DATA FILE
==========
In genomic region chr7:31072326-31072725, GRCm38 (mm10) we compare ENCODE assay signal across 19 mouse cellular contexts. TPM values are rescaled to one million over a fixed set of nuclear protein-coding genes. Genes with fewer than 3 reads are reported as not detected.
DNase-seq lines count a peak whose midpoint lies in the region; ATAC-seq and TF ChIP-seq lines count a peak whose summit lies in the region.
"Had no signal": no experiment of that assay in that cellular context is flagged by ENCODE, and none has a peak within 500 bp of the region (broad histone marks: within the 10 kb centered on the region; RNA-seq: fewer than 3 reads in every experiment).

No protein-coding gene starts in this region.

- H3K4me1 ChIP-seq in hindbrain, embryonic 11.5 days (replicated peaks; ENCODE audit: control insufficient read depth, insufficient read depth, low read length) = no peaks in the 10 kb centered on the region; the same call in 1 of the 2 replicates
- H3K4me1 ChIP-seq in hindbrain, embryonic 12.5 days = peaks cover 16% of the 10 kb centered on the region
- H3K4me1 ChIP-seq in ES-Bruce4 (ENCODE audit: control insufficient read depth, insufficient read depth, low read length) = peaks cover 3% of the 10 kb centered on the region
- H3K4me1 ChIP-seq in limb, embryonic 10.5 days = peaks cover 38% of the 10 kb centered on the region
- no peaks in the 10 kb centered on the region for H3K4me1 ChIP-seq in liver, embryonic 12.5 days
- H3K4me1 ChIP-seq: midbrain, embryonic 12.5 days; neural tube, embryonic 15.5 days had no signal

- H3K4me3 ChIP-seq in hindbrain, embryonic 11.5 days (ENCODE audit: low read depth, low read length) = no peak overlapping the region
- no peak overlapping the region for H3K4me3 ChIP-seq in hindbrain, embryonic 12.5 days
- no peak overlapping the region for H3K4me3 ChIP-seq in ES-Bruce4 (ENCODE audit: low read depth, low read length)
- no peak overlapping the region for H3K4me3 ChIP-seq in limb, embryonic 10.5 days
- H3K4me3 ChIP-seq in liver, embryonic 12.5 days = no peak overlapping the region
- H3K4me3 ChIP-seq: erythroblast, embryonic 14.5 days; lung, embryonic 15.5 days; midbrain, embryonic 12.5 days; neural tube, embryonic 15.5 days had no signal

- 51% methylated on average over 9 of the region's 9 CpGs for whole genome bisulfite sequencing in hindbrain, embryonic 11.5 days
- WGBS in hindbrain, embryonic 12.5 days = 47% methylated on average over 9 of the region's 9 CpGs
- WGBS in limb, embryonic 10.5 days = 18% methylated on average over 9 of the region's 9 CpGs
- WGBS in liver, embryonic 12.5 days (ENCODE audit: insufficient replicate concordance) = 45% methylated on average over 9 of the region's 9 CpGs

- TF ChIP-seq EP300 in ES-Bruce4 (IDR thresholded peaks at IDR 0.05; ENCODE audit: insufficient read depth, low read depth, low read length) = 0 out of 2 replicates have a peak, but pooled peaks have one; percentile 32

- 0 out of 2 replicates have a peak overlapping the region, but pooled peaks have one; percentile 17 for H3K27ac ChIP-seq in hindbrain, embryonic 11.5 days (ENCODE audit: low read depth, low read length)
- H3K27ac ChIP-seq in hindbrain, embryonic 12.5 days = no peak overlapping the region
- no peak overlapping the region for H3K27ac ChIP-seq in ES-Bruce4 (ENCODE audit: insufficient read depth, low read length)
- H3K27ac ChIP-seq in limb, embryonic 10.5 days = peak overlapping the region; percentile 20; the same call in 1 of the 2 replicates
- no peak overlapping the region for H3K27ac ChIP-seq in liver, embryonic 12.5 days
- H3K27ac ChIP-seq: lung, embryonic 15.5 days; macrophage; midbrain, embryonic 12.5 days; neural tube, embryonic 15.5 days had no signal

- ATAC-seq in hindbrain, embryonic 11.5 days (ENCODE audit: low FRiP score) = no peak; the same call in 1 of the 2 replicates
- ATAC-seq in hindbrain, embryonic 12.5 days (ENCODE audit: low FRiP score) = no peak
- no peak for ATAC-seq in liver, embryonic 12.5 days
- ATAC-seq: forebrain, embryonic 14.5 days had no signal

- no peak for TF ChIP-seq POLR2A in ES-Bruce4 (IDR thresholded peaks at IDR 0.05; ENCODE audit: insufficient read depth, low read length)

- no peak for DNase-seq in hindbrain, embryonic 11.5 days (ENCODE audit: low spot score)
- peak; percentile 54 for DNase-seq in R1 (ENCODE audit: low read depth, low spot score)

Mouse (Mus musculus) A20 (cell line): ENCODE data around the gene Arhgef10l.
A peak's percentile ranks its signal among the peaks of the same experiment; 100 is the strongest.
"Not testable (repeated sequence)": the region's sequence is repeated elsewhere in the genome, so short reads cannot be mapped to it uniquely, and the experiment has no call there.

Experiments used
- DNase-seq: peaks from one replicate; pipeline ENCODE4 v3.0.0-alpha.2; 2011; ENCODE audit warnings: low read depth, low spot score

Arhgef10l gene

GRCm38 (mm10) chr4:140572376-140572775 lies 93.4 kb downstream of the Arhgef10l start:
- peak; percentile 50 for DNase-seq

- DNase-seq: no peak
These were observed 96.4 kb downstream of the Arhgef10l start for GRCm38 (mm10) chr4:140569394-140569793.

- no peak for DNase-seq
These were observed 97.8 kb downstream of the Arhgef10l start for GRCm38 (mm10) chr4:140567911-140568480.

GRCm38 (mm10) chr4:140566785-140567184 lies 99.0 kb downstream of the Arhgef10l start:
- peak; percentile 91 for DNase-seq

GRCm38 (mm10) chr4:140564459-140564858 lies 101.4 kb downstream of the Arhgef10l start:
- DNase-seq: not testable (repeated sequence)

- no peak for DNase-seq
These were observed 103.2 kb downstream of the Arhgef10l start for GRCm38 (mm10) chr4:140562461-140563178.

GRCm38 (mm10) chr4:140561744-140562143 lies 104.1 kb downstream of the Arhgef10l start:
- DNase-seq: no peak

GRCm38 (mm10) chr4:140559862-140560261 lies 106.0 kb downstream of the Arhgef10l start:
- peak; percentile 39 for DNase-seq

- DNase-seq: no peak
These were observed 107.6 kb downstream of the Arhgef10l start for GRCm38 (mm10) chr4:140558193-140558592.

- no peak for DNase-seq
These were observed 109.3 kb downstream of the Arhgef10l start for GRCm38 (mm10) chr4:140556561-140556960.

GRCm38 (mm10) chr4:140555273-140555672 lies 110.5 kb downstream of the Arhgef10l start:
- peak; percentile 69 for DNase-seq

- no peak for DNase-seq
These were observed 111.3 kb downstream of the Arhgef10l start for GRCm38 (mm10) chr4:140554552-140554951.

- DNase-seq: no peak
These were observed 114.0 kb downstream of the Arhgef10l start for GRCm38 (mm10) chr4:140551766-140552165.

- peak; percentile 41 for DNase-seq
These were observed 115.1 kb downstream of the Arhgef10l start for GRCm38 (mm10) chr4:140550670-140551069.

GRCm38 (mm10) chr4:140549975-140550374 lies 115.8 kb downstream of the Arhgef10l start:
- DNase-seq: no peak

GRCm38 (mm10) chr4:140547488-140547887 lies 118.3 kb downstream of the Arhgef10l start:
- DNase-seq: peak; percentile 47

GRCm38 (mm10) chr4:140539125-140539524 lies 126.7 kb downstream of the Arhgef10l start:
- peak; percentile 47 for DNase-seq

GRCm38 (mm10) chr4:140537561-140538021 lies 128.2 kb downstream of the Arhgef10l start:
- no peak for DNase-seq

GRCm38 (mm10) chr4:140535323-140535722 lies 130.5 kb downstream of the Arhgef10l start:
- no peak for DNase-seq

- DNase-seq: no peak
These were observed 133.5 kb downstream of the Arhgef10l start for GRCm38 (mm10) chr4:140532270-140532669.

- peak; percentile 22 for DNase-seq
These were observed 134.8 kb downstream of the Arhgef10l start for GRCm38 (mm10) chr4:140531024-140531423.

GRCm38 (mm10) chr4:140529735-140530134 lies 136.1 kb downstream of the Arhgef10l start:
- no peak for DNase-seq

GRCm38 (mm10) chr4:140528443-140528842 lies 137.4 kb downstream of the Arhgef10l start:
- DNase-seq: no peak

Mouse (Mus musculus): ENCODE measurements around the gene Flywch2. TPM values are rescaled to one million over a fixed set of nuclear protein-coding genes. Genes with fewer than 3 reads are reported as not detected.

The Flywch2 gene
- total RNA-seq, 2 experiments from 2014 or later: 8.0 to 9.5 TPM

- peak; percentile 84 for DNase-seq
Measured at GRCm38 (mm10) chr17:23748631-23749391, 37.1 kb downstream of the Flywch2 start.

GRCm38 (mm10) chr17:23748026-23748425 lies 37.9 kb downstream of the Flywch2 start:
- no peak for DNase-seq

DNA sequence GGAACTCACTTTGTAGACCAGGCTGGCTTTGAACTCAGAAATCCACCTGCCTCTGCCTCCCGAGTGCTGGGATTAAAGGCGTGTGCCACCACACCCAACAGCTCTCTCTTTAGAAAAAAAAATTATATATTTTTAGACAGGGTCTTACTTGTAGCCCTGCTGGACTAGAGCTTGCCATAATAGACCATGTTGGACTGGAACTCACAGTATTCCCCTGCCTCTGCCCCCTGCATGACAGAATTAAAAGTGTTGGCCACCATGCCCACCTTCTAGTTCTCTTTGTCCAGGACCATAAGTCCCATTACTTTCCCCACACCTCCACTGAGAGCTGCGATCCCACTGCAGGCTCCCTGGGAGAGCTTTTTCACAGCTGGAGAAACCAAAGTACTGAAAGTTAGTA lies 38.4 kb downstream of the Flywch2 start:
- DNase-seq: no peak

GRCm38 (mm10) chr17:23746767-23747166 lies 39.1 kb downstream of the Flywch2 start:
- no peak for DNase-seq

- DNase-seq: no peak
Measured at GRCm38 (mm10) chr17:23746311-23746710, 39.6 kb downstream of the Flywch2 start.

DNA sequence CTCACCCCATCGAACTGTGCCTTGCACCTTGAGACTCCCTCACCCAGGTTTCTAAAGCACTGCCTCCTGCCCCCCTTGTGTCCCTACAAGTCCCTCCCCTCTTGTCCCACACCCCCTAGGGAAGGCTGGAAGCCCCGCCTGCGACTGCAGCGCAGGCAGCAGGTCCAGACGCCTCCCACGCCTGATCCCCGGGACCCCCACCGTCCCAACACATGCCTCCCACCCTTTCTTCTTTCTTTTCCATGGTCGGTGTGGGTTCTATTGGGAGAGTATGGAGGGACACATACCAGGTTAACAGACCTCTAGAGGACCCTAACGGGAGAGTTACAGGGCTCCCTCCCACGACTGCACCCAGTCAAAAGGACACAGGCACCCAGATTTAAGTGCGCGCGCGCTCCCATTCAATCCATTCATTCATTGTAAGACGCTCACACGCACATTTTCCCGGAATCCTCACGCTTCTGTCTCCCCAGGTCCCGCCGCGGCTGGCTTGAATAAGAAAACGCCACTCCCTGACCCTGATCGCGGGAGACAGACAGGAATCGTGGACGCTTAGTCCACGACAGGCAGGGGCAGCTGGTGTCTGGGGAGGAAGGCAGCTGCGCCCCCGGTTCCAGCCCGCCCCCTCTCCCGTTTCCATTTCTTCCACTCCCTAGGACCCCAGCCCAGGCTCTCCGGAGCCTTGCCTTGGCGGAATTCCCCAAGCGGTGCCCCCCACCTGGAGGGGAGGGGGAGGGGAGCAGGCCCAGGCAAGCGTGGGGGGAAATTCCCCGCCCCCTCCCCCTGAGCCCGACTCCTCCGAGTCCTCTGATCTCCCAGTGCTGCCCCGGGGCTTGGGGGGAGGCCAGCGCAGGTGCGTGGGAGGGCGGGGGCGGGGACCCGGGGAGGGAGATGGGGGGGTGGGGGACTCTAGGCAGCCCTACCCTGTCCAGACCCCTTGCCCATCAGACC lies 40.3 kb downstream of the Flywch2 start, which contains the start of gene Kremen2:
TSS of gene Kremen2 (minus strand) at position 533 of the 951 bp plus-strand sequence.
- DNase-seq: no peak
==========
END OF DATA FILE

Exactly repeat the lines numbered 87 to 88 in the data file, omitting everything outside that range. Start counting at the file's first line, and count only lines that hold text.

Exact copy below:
Mouse (Mus musculus): ENCODE measurements around the gene Flywch2. TPM values are rescaled to one million over a fixed set of nuclear protein-coding genes. Genes with fewer than 3 reads are reported as not detected.

The Flywch2 gene